How do you teach introductory microeconomics? It's easy if you're teaching motivated and mathematically able students - just present the analytical techniques and let them puzzle out solutions to problems. But it's harder when teaching students who have less interest or ability in mathematics. What are the essential lessons they should take away from the class, and what's the best way to communicate them?

What is Essential for Students to Take Away from Introductory Micro? (Work in Progress)

  • Principal-agent problem and the need for incentive design
  • The theory of rational behavior, how it compares with behavioral evidence, and the implications of that
    • Information problems are much more common than many introductory textbooks imply
    • The problem of judging risk
    • The "rational consumer" is just a model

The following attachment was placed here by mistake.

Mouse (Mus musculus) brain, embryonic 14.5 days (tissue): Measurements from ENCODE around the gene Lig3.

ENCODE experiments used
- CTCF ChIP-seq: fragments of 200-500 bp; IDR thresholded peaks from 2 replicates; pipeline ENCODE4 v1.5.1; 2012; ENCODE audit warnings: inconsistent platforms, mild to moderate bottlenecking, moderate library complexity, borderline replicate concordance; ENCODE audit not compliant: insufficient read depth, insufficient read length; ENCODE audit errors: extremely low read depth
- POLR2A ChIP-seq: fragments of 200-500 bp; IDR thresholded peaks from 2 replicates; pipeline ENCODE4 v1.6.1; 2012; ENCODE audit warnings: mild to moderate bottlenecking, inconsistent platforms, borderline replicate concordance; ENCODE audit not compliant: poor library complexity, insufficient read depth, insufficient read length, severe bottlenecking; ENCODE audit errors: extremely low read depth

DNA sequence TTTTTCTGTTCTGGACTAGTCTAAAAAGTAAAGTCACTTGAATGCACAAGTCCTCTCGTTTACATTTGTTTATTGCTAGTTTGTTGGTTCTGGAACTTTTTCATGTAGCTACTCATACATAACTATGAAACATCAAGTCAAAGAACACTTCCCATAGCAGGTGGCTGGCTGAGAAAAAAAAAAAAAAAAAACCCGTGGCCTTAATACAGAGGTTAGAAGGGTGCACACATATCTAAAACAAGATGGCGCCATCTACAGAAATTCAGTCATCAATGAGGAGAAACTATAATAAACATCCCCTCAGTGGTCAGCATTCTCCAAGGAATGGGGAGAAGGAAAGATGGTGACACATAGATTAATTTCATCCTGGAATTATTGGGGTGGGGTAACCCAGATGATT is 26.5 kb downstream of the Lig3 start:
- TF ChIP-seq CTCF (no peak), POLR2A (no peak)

• Why we encourage competition
  • Gains from trade
  • Price discrimination
  • The use of models
    • Why do we need models?
    • What are the traps in using models?
    • We assume rational behavior most of the time
      • But this doesn't account for stupidity
      • Some things can't be explained by rational behavior
  • The importance of information
    • Difficulty in assessing quality e.g. of surgeons, health insurance programs
    • Search costs
  • Speculative bubbles — market misbehavior
    • Asset markets
  • Game theory
    • When and why we use it
    • Conflict between behavior and hyper-rational models
  • Innovation and Schumpeterian competition
  • Equity and equality
  • Explain the credit crisis
  • more to come

Lessons in the Counterintuitive

  • Why wouldn't we insist on "buying American" for the stimulus spending?
    • Wouldn't this create a greater multiplier effect?
  • to come

More Ideas and Random Thoughts on How to Teach Micro

Some principles:

  • Start from where students are, not where you want them to be
    • Cost and opportunity cost
      • How do you decide which movie to see and where to go see it?
  • Appeal to their intuition
  • Deal with real world issues: analysis is the tool, not the end
    • International trade: should we buy American?
    • A living wage
  • Need to explain the credit crunch


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